The idea behind the methodology of Shoshin Ryu’s goshinjutsu (self-defense) is to give the practitioner a “starting point” for learning how to move one’s body as well as the body of another. A new student may look at a rear choke attack and ask “who would grab you like that?”, while the attack itself may be statistically uncommon, the motion of dealing with extended arms attaching to you from behind, be it one or both, is learned through this particular technique. The same motions used to defend yourself in a rear choke can be applied for one hand on a shoulder, two hands on a shoulder, rear hair grab, someone grabbing your shirt from behind or someone grabbing your neck from behind. Rather than train all those techniques individually and therefore bogging down the student, the student can practice just rear choke, and once proficient, can apply the same motions to any number of attacks.
Each technique taught in the self defense classes at the dojo can be applied to several situations, not necessarily just the one attack. These techniques are taught to adults as well as in the kids self defense classes. There is a saying: “from 1 thing know 10,000 things and from 10,000 things know 1 thing”. This is a concept understood by more advanced students at the dojo. By the time a student has learned the core curriculum through Shodan (1st degree black belt), there are very few, if any, situations that one cannot relate to something they’ve practiced 100’s or 1000’s of times over the course of their martial arts training. The same technique used to escape from a collar grab will have countless applications for other attacks. It may be the initial move, the finish or something in-between that can be utilized to defend yourself. By dedicating your body and mind to Shoshin Ryu martial arts training, the attack really becomes less important and the reaction becomes the focus. There are only so many ways someone can attack you (empty hand or with a weapon). Each rank in Shoshin Ryu adds core techniques that will equip you with the tools needed for successful defense. While the tools may not be specifically designed to handle that specific attack, there is a technique in your toolbox that can be applied that will allow you to put yourself into a position of familiarity and increase your odds of defending yourself.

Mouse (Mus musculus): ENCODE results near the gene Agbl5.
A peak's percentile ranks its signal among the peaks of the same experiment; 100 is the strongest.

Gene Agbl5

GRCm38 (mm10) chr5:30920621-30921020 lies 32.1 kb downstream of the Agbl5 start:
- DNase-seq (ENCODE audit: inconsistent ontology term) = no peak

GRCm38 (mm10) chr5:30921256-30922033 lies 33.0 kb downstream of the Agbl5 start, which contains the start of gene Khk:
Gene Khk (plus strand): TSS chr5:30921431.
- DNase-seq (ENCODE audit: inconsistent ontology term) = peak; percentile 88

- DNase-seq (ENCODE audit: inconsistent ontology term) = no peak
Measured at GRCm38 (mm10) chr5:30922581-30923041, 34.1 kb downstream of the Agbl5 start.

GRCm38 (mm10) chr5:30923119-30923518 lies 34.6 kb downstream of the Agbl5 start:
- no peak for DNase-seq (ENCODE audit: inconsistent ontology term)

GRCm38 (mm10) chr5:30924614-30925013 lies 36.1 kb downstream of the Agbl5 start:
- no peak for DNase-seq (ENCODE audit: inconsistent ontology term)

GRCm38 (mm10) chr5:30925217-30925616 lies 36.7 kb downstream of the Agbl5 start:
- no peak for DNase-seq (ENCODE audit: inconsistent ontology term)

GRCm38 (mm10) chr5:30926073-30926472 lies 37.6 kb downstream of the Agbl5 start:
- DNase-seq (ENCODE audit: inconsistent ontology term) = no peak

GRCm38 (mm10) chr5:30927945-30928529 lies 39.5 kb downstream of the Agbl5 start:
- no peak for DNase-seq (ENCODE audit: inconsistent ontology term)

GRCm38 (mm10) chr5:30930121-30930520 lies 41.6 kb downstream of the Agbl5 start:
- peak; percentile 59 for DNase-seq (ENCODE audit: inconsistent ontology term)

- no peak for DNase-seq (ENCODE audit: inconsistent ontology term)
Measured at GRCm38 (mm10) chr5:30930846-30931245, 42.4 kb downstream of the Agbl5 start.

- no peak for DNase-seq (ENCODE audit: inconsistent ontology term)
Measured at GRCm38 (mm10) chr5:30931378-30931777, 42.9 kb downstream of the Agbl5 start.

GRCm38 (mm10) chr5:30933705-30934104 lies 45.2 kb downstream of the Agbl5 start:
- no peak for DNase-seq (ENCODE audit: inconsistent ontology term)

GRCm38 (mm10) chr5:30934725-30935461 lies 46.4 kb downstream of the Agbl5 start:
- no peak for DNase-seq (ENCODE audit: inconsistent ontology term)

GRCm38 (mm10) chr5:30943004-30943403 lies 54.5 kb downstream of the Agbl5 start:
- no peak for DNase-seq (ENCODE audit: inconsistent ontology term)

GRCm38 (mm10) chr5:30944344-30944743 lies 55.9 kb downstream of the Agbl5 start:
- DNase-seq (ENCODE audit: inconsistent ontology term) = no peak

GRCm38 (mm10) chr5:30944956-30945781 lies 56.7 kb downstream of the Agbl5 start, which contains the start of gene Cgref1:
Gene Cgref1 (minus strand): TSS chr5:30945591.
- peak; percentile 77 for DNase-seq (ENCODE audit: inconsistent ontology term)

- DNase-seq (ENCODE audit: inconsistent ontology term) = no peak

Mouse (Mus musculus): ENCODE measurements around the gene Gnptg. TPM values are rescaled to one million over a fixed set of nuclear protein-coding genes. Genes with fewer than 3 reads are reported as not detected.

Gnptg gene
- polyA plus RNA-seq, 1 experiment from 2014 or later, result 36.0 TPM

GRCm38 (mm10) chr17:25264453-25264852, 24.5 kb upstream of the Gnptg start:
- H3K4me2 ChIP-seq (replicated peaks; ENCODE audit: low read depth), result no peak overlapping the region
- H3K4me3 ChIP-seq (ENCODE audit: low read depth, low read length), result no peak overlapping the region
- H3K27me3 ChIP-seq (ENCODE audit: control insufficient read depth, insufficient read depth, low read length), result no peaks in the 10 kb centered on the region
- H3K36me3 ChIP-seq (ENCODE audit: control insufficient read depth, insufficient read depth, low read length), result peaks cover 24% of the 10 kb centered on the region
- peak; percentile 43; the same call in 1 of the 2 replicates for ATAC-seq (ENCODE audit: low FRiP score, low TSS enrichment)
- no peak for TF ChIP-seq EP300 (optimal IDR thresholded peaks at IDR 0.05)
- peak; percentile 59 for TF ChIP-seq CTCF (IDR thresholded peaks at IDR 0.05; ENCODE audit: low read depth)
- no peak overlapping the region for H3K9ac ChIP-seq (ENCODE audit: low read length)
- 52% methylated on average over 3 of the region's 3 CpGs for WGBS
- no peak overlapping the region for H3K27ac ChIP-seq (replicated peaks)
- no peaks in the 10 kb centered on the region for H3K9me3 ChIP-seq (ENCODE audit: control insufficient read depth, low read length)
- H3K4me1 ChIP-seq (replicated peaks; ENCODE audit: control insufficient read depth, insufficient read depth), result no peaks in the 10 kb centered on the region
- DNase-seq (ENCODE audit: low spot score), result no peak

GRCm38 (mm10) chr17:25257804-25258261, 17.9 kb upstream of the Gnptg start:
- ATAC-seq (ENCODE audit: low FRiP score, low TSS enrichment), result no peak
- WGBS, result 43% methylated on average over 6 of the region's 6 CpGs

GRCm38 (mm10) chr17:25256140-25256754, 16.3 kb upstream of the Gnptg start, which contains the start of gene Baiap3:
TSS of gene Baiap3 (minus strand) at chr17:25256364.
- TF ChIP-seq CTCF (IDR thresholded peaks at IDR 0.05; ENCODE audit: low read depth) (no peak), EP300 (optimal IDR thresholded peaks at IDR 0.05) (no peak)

So, instead of questioning the attack itself, think more of how you are moving, is it efficient, are you optimizing your power, are your eyes soft or are they scattered and unseeing? Are you moving from center or are you compromising your structure and making yourself vulnerable to counters? These are the things students practice at a higher level, not so much to say “If someone chokes me from behind I know how to get out” but rather knowing yourself, knowing how to move, knowing how to move others…these are the things that separate beginning students from more advanced students.